Recall Bias

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Recall bias is bias caused by inaccurate or incomplete recollection of events by the respondent. It is a particular concern for retrospective survey questions.

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  • Research shows that lower salience and longer recall periods increase forgetfulness [1] [2]


How long is "too long" for recall?

It depends on the type of event respondents are being asked to recall. Research shows strong evidence of recall bias in food consumption, but little evidence for agricultural production. As a rule of thumb, infrequent events (e.g. purchases of major assets) will be memorable for longer periods of time than routine events (e.g. use of public transportation).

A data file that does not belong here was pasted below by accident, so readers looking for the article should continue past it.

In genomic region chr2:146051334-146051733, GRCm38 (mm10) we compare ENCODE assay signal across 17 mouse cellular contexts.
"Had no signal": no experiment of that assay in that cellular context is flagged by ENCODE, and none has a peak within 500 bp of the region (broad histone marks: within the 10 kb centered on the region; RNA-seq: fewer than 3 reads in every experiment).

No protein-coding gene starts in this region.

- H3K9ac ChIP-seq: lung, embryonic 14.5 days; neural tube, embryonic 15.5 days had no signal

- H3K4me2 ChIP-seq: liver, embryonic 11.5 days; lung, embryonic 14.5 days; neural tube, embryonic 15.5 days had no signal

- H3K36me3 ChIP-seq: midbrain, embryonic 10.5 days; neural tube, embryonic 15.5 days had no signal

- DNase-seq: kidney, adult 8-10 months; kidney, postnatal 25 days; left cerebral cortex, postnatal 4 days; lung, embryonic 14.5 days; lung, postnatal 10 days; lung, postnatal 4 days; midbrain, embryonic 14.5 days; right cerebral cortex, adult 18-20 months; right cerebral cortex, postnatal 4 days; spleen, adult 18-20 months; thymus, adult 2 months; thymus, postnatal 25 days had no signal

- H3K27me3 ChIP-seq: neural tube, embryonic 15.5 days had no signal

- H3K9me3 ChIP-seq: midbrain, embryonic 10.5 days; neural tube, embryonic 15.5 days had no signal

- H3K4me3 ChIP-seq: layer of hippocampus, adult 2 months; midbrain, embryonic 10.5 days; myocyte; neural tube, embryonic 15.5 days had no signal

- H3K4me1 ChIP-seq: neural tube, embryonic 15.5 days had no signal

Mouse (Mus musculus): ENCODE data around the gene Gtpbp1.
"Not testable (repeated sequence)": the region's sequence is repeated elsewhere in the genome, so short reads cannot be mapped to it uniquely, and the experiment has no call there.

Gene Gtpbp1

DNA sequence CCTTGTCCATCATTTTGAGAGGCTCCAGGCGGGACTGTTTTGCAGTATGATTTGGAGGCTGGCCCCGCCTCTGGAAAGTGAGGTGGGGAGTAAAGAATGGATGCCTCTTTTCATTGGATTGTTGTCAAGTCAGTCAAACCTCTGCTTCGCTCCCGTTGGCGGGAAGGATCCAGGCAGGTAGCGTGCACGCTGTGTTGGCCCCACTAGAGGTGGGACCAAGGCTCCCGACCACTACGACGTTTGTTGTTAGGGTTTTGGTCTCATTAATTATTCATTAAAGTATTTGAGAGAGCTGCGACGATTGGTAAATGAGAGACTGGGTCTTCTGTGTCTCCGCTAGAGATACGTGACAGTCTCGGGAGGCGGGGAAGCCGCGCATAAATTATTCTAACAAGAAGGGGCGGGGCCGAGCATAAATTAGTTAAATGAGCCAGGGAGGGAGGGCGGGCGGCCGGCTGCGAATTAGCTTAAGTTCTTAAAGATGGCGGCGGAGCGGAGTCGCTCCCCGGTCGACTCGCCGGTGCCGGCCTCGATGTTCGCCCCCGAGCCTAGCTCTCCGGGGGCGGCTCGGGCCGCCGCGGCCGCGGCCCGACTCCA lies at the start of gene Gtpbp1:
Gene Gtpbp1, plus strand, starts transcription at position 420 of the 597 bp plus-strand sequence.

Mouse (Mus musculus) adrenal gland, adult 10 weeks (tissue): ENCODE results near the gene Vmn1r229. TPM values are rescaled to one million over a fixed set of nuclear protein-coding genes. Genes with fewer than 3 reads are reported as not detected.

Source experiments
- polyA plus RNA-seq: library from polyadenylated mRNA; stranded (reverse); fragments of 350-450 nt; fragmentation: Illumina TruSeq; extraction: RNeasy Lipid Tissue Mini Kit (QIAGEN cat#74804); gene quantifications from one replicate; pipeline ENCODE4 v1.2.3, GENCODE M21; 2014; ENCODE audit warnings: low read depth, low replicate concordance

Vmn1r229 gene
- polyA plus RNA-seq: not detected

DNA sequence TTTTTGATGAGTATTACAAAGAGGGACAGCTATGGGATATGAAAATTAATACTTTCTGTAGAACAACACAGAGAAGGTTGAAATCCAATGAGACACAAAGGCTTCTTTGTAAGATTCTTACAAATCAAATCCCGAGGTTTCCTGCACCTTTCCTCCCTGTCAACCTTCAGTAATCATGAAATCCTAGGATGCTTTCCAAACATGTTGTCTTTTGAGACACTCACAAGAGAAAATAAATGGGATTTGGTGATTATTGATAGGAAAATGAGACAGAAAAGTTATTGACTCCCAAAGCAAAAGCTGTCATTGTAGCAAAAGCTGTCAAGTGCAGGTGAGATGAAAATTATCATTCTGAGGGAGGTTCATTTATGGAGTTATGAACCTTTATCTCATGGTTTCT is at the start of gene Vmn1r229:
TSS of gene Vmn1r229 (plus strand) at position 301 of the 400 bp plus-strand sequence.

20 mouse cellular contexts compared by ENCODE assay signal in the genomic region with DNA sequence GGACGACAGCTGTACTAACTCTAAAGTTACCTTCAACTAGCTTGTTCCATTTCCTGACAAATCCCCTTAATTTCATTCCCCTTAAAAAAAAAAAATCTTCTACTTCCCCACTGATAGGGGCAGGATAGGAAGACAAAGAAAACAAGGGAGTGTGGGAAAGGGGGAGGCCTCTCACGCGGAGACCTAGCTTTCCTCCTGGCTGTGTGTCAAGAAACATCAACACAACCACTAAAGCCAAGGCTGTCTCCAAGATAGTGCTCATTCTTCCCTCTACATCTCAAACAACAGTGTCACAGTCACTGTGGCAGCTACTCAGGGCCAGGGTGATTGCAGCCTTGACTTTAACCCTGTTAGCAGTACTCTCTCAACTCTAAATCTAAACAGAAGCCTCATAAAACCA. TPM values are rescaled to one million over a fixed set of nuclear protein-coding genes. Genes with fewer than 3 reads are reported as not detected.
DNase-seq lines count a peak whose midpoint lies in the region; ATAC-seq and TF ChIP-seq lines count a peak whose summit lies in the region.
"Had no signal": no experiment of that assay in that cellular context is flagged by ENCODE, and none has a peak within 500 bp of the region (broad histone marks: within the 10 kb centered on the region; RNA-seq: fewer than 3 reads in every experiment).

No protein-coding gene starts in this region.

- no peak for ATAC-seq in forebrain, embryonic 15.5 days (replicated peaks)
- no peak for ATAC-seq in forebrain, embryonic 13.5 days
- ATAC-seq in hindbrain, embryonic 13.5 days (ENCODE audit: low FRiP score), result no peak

How to avoid recall bias?

Useful strategies:

  1. Reduce recall periods as much as possible. For example, add follow-up surveys by phone, or personal diaries.
  2. Conduct focus groups to understand salience of the indicator in question, and gauge a reasonable recall period.
  3. When Piloting your Survey, carefully test recall periods; if possible try shorter and longer periods and check for differences in variance

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This article is part of the topic Questionnaire Design

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